November 13, 1995
Media Contact: Michael Purdy
Phone: (410) 955-8725
Johns Hopkins scientists have identified a potential direct protein link in the chain reaction that causes Huntington's disease, a link that may provide a target for novel drugs to treat the fatal disease.
Huntington's Associated Protein-1 or HAP-1, became known by the company it keeps: it's the first protein ever found that chemically binds to huntingtin, the protein produced by the Huntington's disease gene itself.
"The identification of HAP-1 represents the first discovery of a protein which can directly associate with the protein made by the Huntington's disease gene," says Chris Ross, M.D., Ph.D., an associate professor of psychiatry and neuroscience. "Finding it is like finding a gun at a murder scene."
Further evidence suggests that HAP-1 may be the "smoking gun" of Huntington's: so far, it has only been found in the brain, where Huntington's disease causes its damage. Also, HAP-1 binds more tightly to huntingtin as the severity of the Huntington's gene mutation increases.
(The Huntington's mutation is an abnormally long sequence of genetic code known as a triplet repeat; the longer the sequence, the earlier a patient develops Huntington's and the more tightly HAP-1 binds to huntingtin.)
Huntington's disease is an inherited neurodegenerative disorder that currently afflicts 25,000 persons in the United States. Approximately 150,000 people have the mutant gene that leads to the disease. Symptoms, which typically only begin to appear in middle age, include difficulty in coordinating movements, involuntary movements called chorea, impairment of thinking, depression, and manic-depression. There is no known treatment, and patients who develop the disease die within 15 to 20 years.
Although the Huntington's Disease Collaborative Research Group cloned the gene for the disease in 1993, it bore no resemblance to previously known genes and knowledge of its sequence did little by itself to uncover the disease process.
"We know that huntingtin, the protein produced by this gene, is necessary for development and appears to be active throughout the body," says Ross. "But Huntington's disease selectively kills neurons in the brain, not cells everywhere in the body, suggesting that in Huntington's disease there is an abnormal interaction that takes place between huntingtin and a brain protein."
Ross and colleagues at Hopkins searched for possible interactions with a technology known as the yeast-two hybrid system, which revealed biochemical bonds between parts of the huntingtin protein and portions of HAP-1 from rat brains. They confirmed the interaction by inserting copies of the rat HAP-1 gene into bacteria and getting the gene to make its corresponding protein on cue.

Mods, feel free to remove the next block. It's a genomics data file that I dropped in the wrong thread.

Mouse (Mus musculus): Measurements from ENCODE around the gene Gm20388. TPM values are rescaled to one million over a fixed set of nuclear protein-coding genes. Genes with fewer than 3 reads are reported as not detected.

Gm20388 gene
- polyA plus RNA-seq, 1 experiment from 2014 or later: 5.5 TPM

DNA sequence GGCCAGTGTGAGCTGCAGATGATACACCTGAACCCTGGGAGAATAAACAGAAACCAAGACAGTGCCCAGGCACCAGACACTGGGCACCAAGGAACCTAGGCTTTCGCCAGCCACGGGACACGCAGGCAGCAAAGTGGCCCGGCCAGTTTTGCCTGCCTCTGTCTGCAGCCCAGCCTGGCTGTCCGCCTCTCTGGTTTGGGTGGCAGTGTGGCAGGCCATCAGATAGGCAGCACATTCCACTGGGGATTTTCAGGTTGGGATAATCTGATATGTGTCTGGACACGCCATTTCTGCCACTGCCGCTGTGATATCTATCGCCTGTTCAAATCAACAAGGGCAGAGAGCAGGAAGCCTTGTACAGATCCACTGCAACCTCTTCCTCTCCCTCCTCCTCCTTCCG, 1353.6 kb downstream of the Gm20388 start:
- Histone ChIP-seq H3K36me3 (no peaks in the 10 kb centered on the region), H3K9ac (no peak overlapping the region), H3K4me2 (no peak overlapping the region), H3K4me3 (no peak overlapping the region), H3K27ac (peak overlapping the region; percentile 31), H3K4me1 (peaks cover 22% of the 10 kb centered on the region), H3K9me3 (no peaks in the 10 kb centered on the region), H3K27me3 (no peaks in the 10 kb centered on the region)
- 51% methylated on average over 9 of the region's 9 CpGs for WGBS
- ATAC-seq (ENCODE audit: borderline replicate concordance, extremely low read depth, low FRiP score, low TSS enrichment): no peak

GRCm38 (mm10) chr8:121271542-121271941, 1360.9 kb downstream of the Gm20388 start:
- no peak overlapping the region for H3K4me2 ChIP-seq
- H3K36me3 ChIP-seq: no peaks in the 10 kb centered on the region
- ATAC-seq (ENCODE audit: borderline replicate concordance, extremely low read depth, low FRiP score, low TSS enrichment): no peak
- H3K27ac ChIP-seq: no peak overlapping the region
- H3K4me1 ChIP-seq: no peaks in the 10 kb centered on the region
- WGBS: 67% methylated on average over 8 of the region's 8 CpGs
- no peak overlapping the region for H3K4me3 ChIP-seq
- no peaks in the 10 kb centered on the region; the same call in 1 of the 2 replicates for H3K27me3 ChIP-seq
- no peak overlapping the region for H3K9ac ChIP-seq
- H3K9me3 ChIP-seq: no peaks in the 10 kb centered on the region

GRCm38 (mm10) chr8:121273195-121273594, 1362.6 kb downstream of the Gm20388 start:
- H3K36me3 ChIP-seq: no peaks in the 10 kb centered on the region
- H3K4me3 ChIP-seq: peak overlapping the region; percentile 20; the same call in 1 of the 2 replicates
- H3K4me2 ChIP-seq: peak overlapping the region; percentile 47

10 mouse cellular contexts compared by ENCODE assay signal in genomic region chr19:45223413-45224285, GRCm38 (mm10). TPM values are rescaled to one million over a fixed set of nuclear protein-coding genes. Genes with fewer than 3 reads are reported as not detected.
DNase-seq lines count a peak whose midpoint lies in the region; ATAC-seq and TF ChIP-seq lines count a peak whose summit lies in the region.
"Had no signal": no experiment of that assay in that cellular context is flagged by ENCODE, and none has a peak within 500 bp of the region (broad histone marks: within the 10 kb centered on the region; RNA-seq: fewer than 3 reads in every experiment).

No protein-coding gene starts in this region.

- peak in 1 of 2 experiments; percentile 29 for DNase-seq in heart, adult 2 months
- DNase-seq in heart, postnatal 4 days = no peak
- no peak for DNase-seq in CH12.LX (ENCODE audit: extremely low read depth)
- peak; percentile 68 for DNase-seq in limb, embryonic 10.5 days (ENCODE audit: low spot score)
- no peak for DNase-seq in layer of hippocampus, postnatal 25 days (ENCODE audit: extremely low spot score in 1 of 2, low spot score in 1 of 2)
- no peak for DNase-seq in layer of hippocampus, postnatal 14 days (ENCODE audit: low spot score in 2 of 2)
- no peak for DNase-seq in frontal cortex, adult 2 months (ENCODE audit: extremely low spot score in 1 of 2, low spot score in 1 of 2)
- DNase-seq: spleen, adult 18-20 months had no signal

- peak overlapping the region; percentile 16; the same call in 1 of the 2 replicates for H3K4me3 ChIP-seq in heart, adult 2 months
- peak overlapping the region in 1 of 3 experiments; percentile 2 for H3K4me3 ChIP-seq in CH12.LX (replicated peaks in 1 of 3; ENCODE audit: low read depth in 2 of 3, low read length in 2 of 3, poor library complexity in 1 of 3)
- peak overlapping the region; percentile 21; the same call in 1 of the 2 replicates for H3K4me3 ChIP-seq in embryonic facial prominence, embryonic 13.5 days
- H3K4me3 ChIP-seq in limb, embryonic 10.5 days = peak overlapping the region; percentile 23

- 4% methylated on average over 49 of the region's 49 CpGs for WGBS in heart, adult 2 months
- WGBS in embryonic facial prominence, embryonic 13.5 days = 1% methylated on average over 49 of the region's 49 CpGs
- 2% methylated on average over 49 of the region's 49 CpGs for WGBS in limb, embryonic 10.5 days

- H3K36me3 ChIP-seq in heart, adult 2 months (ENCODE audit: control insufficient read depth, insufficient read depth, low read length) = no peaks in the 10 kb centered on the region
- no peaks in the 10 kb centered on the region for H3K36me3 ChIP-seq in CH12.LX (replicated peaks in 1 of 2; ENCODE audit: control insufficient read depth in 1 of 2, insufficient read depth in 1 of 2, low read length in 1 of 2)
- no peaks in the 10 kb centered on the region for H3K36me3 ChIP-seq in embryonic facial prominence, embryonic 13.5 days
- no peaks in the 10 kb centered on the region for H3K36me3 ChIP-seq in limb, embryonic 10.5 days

The researchers later found a portion of the HAP-1 gene in humans, and similar tests showed that the human form also binds to huntingtin. So far, they have only been able to find HAP-1 production in the brain.
"We already know a great deal about the damage Huntington's creates in nerve cells; now that we suspect HAP-1, we can test its potential for creating that damage," says Ross.
For example, Ross says, Huntington's triggers self-destruct processes in brain cells. Researchers can test for any interaction between HAP-1 and the proteins involved in these self-destruct processes.
They also could try to breed a mouse in which the gene for HAP-1 has been knocked out. If that mouse survives and produces offspring, the new line of mice could be crossbred with mouse models of Huntington's disease to see if the crossbreeds are vulnerable to the disease.
Researchers can use the same technology that found the interaction between huntingtin and HAP-1 to look for drugs that dampen this bond.
"Presumably, we would only have to decrease the interaction back to the strength present in unaffected individuals to get a beneficial effect for Huntington's patients," says Ross.
"Finally, insights from HAP-1 may have applications in other disorders. Right now, we know of four other neurodegenerative diseases that result from a similar type of genetic mutation, and there are theories that some psychiatric disorders may result from mutations of this type," Ross says.
Ross will publish his findings on HAP-1 in the Nov. 23 issue of Nature. Lead authors on the HAP-1 study are Xiao-Jiang Li and Shi-Hua Li; other authors were Alan Sharp; Frederick Nucifora Jr.; Gabriele Schilling; Anthony Lanahan; Paul Worley; and Solomon Snyder, M.D., director of Hopkins' Department of Neuroscience.
The research was supported by a grant from the National Institute of Neurological Disorders and Stroke, as well as a bequest to the Huntington's disease program at Johns Hopkins from the estate of Nora May Gee.
A patent on the HAP-1 cDNA sequence and its use for screening for drugs to treat Huntington's is being filed by Hopkins.